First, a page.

Friday, September 13, 2013

The Day I Insulted Lillian Gish

Back in the mid-1980s, one of our local museums featured a showing of "Broken Blossoms," and Lillian Gish was in attendance. After the film, she talked about her performance and answered questions from the audience.

My girlfriend and I were so excited about the event that we arrived early and had great seats right in front. Which was great, because my proximity to Gish made it easier to insult her.

It happened when Gish was talking to the audience about the memorable scene in "Broken Blossoms" where she became hysterical, and she said something like this: "I worked very hard to modulate my performance but still tried to make it seem as realistic as possible. Do you think I succeeded?"

The audience, as one, nodded its head in agreement.

All except me.

I was whispering something to my girlfriend at the same instant, and as everyone in the audience was nodding I was shaking my head "no."

Gish stopped and looked straight at me.

"Don't you agree?" she asked. She may have even called me "young man," which would have made her sound even more Lillian Gish-ier.

I felt my face redden and at the same time I felt like I was in the center of a staggeringly rarefied universe, population me and Lillian Gish! For just a microsecond I was in the sights of one of film's greatest actresses and memoirists. And I knew at that point I had to clear things up -- that I wasn't insulting her, I just wasn't paying attention. So I tried to clear things up --

"Humina humina humina..."

Somehow, my face still burning, I collected my thoughts enough to ask her about "Night of the Hunter."

Her gaze softened, and she told the story of how the film's director, Charles Laughton, had been watching Gish's films at the Museum of Modern Art. The MOMA people called Gish -- they probably had her on speed dial -- to let her know. And she talked about meeting with Laughton, who told her of his plan to make a film with the same storytelling power and emotional sincerity of those silent films.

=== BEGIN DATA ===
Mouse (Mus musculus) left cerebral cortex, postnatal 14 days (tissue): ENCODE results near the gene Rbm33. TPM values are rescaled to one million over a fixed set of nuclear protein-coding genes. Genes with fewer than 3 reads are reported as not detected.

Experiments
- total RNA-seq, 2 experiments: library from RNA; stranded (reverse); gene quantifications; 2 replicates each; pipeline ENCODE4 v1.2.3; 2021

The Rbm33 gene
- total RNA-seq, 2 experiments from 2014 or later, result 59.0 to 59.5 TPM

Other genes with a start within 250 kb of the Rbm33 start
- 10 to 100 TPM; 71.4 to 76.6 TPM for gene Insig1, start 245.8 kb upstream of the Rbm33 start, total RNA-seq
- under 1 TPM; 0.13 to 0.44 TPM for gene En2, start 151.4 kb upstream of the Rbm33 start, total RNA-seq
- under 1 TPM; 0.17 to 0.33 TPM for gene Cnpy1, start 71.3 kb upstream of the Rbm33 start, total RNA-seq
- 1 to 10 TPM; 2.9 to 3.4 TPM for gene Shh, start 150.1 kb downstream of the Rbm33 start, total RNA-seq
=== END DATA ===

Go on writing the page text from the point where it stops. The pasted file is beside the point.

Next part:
Whenever I think of that encounter with Gish it reminds me of the scene in "Strangers on a Train" where Guy (Farley Granger) is playing tennis and everyone in the stands is looking from one side of the court to the other, watching the ball, while Bruno (Robert Walker) is sitting right in the middle of everyone, his gaze frozen on Guy instead of the match.

I'm sure that Gish had no further memory of her encounter with the Gish-disser. But I like to think we had our awkward little Hitchcock moment.

(This post was inspired by the Gish Sisters Blogathon sponsored by Movies Silently and The Motion Pictures. It ended, um, last Monday. Sorry for the timing -- been a little scattered lately. You should still go check it out if you haven't.)       

5 comments:

  1. Hi there! Thanks for jumping in with this fun, Hitchcockian anecdote. Enjoyed it greatly. Humina humina humina indeed!

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  2. As much as I believe people shouldn't insult Gish, I liked your Hitchockian anecdote. It's not easy to find someone who had such a moment with a silent film legend.
    Don't forget to read my contribution to the blogathon! :)
    Greetings!

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  3. That is a great story!And I guess I would agree with you but would never have had the nerve to disagree with a woman who, I suspect, was a straight and accurate shooter!

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  4. Kudos on changing the subject rather nicely in an AWKWARD situation. Great anecdote.

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